It’s early morning in dry season. Third squad sits cross legged on a carpet of crisp dead leaves in the quiet bamboo forest. We boil water with pasty thumb sized chunks of C-4, mix in the C-ration powdered coffee, drink and savor the synthetic brew. We kid and joke amongst ourselves, toss C-ration cigarettes to our Kit Carson Scout. His name is Diem Diem but we call him Jim Dumb. He is seventeen years old, dark complected, quite thin and smiles often. A former NVA, he surrendered and now works for us. He is not very good. Walking third or fourth in line more than once Jim has pointed at fresh foot prints made by Ho Chi Minh slicks and gushed in authentic wonder, “NVA.” He is in fact useless, but we trust and humor this caramel skinned, black haired, mustacheless, dark eyed, former enemy, young man. He is one of us. Likes that we treat him with respect.
D’wee was better. Hard core. No talk, all business, he walked point quick step only looked back to signal danger. D’wee knew where things were, where they weren't, knew the jungle’s secret sounds and ciphers, breezed through places we’d take years to pass.
But D’wee is dead. For now there’s Jim Dumb, who likes to smoke and smile and wouldn’t know a bunker complex from a white walled, leather upholstered, two door, chrome plated, V-8, fire engine red Chevy convertible.

Jim drops the slender five-butt-boxes into a large clear plastic bag containing dozens of two tone packets of Newport Menthols, Winston Filter Tips, No Filter Camels, LSMFT Lucky Strikes, and five green colored U.S. Army matchbooks. ‘Close cover before striking,’ the green cover says without a hint of irony. Jim Dumb crinkles the bag shut, shoves it in his pack, plucks the cigarette he keeps behind his ear, lights it. He takes a long leisurely drag, spews out smoke, strokes his hairless chin, looks at me.
“Tanks Duck,” he says.
He means ‘Doc.’ How can you not like this harmless young man?
I take my camera out of a water proof sack and shoot him. For an instant the flash creates a story book of shadows and silhouettes. I crawl over to Jim Dumb, teach him how to work the magical box.
“One finger here. Other hand there. Look through here. Press button,” I say, narrating with my hands.
“OK. OK, Duck,” he says. "Now I take you pik ta.”
From the way Jim Dumb holds the camera, angles, toys and tilts it, it’s clear he’s quite lost.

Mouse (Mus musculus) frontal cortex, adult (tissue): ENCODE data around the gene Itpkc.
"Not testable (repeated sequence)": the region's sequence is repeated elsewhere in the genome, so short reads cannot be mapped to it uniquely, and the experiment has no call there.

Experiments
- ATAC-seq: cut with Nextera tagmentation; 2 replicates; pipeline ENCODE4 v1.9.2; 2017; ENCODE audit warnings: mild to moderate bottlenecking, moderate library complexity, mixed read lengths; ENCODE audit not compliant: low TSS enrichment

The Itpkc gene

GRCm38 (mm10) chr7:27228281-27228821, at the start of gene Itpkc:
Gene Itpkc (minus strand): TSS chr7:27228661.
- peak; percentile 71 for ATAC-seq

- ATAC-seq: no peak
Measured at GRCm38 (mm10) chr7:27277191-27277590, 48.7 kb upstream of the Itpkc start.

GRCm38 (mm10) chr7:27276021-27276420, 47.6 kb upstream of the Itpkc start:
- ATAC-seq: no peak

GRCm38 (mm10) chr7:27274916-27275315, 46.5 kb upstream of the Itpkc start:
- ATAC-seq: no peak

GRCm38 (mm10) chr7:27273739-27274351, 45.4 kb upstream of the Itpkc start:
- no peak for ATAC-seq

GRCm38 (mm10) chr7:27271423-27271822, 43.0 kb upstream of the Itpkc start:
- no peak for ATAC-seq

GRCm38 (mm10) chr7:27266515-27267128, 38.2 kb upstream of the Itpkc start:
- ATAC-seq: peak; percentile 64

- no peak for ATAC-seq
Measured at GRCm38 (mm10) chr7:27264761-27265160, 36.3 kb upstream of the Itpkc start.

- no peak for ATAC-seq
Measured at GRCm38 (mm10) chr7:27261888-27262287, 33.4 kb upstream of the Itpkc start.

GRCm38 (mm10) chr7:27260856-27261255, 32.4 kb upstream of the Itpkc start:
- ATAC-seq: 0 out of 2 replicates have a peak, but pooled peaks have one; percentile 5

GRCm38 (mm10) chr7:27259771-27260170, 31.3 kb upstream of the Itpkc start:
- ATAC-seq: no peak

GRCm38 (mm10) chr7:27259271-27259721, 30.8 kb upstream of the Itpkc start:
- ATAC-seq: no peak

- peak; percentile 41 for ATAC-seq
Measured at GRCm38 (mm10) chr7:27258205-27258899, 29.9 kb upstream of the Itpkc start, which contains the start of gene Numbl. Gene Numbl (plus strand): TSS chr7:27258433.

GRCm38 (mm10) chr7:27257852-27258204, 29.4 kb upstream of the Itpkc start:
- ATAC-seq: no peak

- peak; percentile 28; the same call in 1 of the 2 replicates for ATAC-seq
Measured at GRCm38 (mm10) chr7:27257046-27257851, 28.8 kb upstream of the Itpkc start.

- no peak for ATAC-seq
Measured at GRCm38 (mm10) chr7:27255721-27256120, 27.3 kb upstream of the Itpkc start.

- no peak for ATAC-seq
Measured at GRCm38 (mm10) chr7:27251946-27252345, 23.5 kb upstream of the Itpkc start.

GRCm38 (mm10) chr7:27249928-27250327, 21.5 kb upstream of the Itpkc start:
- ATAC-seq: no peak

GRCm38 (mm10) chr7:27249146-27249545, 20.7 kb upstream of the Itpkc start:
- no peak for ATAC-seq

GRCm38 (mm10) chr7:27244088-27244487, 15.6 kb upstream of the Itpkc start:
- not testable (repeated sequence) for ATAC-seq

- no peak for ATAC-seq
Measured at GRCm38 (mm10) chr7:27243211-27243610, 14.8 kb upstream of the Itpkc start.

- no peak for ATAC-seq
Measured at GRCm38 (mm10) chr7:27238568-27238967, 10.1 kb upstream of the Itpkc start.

The lieutenant, who sits with us says, “You can do it, Jim! You can do it!”
I smile a Jim Dumb smile and the respected, unreliable Scout presses the shutter button exactly right but something is wrong. A moment later Jim is the first to slam his body flat to the ground. In the distance, a hissing noise, dazzling light, shots fired, the entire forest shakes when the mines explode. We grab our weapons and hug the earth. A hundred meters away, as first platoon lays down murderous fire, the trip flare’s bright magnesium kiss permeates every inch of the forest. The Lieutenant leaps up. He grabs his gear commands us forward.

“Let’s go,” he says. “C'mon, let’s go.”

The ten of us run, crouch, run, push, sway, step quickly, quickly. We do not feel the razor-like bamboo cuts slitting our skin, the sharp thorn claws of wait-a-minute vines tearing our flesh, we ignore the leeches that drop from trees. We are running and running and then we see it.

Three NVA, legs blown off by the blast, scream in the secret language of desperate men. Each has poked his AK from beneath a rotted log. They are shrieking because they cannot aim or shoot their weapons. They are shrieking because soon they will be dead. From close range GI’s take pot shots. They take pot shots from close range at men without legs.

I kneel down. Salty tears streak my face, collect at my chin, drip to the earth. It’s only my second time in combat. Soon I’ll be different. Soon revenge for our dead and our wounded will meld with fear and I will help with the killing and the killing will help me. We are just regular grunts, we make too much noise, we are not really a team, we’re not sophisticated, we’re not elite. But after a time we become part of the rhythm of this war. This war dance. Wait. Engage. Disengage. The men call it contact or movement. The men psych themselves up. “Time to kick ass and take names later,” they say. And between contact and kicking ass or having our asses kicked there’s tension. It starts small, then builds and builds until we secretly pray it will happen. That we walk into them or them into us, or we mortar them or they rocket us, then the tension explodes like perfect sex, and afterwards...afterwards we’re spent. Days, weeks, nothing happens, then terror, instant and deep, then relief, like paradise, since the killing is done and the living have buried the wounded and dead. Until it starts all over again.

But I haven’t reached that point. I look in wonder as the bodies are scavenged and stacked one atop the other. Look in awe as someone slips a short fused grenade beneath the hideous pile. Listen as insects drawn by the awful scent swarm down to the awful feast.

Then we march past the unblinking eyes, the open mouths, the purple patched heads, the stiffening limbs sprawled at spectacular angles. Ten minutes later the grenade explodes, and Jim Dumb instantly smiles. Our enemy have attempted to retrieve the corpses.

“NVA,” says Jim, slitting his neck with an index finger.
We stop, listen, then continue forward.
Marc Levy    Then  and  Now           
D 1/7 Cav '69-'70
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